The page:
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Near-Field Communication (NFC) Technology

What is Near-Field Communication?

Near-field communication is a set of short-range wireless communication protocols. In other words, it lets establish a connection between devices. NFC technology helps in making payments, sharing contacts, media files, etc. In the payment industry, for instance, the NFC technology enables contactless communication (up to 4 cm) between payment devices and cards/smartphones, etc.

To transmit data, the technology uses electromagnetic radio fields. They are in charge of devices’ communication. To enable data exchange or make transactions, the participating devices need to have NFC chips. So, NFC uses inductive coupling between two antennas present devices.

There are three near-field communication modes available on every device that supports the technology:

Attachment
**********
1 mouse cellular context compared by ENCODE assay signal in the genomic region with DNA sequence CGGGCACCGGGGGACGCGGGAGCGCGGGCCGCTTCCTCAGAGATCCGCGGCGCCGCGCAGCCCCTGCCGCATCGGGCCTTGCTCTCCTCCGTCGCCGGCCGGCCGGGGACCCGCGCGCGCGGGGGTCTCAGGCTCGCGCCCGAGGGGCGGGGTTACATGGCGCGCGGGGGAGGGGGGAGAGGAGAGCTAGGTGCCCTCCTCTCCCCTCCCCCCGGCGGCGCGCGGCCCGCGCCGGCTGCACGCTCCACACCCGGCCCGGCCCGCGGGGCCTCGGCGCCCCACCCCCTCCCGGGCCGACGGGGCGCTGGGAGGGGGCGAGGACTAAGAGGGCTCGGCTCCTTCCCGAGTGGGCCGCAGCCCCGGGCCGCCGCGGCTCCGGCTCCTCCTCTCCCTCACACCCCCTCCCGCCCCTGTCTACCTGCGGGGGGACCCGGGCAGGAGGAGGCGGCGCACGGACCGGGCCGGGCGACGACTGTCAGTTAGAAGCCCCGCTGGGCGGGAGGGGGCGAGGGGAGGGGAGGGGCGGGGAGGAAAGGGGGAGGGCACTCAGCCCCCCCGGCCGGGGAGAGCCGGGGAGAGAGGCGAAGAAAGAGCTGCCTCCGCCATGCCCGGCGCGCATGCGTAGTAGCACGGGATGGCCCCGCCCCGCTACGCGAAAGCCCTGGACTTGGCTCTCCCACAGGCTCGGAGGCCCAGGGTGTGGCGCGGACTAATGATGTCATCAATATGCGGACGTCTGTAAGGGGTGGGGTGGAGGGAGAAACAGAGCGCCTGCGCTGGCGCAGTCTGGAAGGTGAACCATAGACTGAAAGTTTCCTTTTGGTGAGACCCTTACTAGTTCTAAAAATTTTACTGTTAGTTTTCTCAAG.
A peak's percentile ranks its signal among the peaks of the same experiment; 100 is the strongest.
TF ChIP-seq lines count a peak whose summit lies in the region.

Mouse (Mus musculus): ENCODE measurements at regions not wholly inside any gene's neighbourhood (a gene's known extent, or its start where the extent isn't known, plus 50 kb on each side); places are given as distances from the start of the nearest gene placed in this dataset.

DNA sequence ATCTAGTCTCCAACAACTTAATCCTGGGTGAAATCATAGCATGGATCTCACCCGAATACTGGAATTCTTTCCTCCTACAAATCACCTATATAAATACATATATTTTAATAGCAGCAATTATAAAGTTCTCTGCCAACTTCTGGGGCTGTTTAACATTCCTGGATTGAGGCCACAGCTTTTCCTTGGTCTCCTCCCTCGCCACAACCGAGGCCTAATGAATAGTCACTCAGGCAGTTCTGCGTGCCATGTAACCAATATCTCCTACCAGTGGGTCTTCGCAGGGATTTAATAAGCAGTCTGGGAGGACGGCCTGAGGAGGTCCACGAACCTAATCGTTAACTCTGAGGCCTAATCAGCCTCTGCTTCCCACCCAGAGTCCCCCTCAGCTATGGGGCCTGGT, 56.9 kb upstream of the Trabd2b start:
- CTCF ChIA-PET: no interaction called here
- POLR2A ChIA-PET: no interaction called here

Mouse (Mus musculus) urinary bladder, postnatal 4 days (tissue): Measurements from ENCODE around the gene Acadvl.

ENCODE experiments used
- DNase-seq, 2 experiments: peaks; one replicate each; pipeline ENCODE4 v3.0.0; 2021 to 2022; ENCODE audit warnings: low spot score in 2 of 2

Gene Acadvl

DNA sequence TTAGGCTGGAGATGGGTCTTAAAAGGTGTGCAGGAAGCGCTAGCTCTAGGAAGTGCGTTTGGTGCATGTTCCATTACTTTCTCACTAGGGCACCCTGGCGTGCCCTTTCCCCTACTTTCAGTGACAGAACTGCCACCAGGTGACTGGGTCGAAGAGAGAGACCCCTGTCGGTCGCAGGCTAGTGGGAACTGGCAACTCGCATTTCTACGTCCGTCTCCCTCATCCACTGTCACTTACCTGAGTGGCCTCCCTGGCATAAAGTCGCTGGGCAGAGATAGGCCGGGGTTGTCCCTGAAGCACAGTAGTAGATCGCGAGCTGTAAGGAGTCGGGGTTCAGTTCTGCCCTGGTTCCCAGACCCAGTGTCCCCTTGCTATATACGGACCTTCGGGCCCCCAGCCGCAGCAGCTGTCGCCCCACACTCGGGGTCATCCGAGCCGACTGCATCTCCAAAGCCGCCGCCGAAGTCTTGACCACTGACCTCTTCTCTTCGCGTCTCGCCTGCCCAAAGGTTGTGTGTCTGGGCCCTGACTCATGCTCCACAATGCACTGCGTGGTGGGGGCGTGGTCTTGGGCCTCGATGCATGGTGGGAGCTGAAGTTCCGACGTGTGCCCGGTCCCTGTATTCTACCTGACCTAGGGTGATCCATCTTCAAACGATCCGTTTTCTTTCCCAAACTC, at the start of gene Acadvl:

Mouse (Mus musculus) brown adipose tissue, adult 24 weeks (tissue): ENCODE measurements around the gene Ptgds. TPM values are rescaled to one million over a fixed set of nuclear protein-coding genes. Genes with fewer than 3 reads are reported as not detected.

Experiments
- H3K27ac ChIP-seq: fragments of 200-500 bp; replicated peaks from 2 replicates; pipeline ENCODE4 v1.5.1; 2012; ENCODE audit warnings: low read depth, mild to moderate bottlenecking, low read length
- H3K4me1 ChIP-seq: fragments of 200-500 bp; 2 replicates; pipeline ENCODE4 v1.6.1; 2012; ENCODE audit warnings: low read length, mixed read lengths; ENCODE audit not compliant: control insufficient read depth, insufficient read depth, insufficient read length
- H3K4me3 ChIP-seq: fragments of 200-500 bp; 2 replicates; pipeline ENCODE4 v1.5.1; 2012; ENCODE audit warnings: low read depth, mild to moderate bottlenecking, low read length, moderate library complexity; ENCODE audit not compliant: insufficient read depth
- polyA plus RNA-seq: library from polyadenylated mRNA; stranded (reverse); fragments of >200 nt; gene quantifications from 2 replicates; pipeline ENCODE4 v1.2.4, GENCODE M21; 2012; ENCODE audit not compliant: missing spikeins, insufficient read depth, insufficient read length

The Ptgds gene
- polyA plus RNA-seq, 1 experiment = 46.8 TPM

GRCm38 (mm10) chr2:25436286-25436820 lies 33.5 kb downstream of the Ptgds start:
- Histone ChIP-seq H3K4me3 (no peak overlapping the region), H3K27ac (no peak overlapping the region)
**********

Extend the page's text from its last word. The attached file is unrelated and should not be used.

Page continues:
• Cards emulation. This feature enables using NFC devices as payment cards or for ticketing.
  • Reader or writer. Lets NFC-enabled devices read NFC tags on smart posters.
  • Peer-to-peer. Stands for information sharing between devices that support NFC.

NFC standards come from the field of data exchange formats and communications protocols. The standards are based on radio-frequency identification.

Near-field communication involves an initiator and a target. The initiator generates radio frequency and powers the target. Both initiator and target device communicate via generating their own fields. That rules work for active communication. In the case of passive communication, the initiator device will offer a carrier field.

There are two coding types, NFC uses to transfer data.

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